Complaint about HM Courts Service
Complaint about a breach of confidentiality by HM Courts Service as well as their subsequent handling of correspondence, a complaint and a request for compensation
Background to the complaint
In August 2006 Mr and Mrs M moved house because they had been threatened by the second of two defendants against whom Mrs M had brought civil proceedings. A decision had been taken not to prosecute that defendant in relation to the alleged threats and Mrs M had discontinued her case against that defendant (but not the other). However, Mr and Mrs M believed that the threat against them remained, which led to their decision to move.
Mr M wrote to HM Courts Service (HMCS), following a telephone call to them the previous day, supplying his new address on the understanding that it would not be disclosed outside the court or its staff, nor passed to either of the defendants or their representatives.
In September 2006 Mr M received correspondence at his new address from the second defendant’s solicitors. Mr M raised this with the court. The defendant’s solicitors said that a member of court staff had provided them with the address.
Complaint to HM Courts Service
Mr M wrote to HMCS to complain. They said that no order had been made not to disclose the address, that they could not locate any member of staff who recalled disclosing it, nor find any evidence that they had done so. They also said that they had written to the defendant’s solicitors asking them not to give the address to anyone.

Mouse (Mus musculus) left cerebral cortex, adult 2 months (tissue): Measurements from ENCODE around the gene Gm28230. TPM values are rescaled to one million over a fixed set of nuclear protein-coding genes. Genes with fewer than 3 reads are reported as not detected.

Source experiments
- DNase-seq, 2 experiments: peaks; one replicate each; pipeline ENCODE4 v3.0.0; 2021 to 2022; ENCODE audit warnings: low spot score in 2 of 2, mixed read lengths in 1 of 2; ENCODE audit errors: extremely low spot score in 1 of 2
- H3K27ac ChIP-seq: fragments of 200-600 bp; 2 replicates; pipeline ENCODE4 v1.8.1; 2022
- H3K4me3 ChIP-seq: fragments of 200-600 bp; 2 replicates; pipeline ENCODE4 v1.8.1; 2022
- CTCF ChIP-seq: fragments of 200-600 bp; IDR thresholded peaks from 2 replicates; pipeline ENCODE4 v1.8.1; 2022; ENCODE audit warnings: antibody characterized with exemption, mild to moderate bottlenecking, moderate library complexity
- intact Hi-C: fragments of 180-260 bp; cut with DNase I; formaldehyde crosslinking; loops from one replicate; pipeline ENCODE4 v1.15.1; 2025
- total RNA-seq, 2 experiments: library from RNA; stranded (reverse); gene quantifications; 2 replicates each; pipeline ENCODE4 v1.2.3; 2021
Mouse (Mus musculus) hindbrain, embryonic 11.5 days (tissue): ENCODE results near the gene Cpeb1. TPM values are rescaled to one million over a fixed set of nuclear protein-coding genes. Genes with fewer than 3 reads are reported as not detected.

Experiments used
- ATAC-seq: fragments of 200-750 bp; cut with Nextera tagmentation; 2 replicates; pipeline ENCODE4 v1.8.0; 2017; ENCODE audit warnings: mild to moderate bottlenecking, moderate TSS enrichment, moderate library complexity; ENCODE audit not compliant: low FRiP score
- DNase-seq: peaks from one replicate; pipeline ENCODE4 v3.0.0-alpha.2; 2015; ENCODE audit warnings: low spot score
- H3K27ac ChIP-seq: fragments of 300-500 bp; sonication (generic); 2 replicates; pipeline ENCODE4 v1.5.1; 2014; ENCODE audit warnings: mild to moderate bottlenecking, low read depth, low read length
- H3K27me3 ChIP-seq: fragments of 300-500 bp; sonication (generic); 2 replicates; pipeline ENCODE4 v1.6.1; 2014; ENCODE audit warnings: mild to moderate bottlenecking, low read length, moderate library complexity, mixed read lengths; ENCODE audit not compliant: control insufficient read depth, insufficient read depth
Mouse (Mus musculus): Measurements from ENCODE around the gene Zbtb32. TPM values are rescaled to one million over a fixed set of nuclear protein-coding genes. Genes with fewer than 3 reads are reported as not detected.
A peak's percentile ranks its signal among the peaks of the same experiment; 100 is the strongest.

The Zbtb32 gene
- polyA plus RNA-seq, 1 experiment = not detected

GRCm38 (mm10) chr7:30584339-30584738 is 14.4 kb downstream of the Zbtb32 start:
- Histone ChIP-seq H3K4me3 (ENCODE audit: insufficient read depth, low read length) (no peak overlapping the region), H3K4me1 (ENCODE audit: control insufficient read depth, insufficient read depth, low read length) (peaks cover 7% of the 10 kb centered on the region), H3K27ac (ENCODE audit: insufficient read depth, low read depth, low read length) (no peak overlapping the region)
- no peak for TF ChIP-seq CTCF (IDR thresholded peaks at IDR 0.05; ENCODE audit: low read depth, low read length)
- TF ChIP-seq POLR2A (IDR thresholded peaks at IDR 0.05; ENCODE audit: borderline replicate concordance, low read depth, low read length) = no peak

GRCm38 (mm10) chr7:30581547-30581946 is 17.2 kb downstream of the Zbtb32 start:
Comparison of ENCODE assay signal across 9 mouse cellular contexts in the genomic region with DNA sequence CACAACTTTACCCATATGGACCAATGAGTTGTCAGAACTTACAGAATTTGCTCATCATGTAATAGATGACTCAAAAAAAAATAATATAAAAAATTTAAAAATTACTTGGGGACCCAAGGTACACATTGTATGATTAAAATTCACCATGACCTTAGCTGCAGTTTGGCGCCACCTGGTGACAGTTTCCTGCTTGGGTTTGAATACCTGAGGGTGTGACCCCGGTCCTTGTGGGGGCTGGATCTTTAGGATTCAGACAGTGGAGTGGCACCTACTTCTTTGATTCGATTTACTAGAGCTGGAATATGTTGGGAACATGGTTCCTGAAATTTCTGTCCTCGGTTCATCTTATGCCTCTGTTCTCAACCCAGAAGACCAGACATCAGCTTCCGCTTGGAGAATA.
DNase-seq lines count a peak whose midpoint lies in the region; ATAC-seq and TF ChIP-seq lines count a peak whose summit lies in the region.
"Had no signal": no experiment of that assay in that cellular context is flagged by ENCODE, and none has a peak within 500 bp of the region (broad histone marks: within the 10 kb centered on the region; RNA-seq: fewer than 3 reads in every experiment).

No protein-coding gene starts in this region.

Mr M complained to the Area Director, relaying the advice he had been given before disclosing his address and saying that he had not been told that a court order would be required. He sought £18,000, covering damages from stress as well as costs.
In October 2006 Mr M reported being threatened close to his new home. HMCS wrote to Mr M and said that they could only make a payment if he had suffered financial loss as a direct result of an administrative error. They had seen no evidence that the solicitors had passed on his new address or that the court had given the address to them. They said the decision to move house had been Mr M’s and he had provided no evidence of further incidents since his move. A judge had seen the letter requesting non-disclosure and had made no order.
Mr M wrote again and said that his claim regarded the court’s breach of confidentiality (not an assumption of the information being passed on), that he had been threatened again and that, without a court order, HMCS had now implemented non-disclosure of the address. HMCS replied to Mr M saying that there was no evidence that his address had been supplied to the solicitors via the court and that any claim from him could not be considered without this.
Mr M wrote again; HMCS said they would reply by 22 December 2006. In December 2006 they wrote to his MP and said that Mr M’s claim for compensation had been refused as it did not meet the criteria for payment. They said that there was nothing to prevent the address being disclosed when the solicitors rang the court, but they had now removed the address from their system as a gesture of goodwill.
On 28 December 2006 Mr M received a letter saying that HMCS were seeking legal advice, which would take 28 days. Mr M complained that HMCS were breaching their service standards and had changed their position on several points in their letter to his MP, including now admitting to passing on the address. In January 2007 HMCS replied to Mr M and said there had been no maladministration by their staff.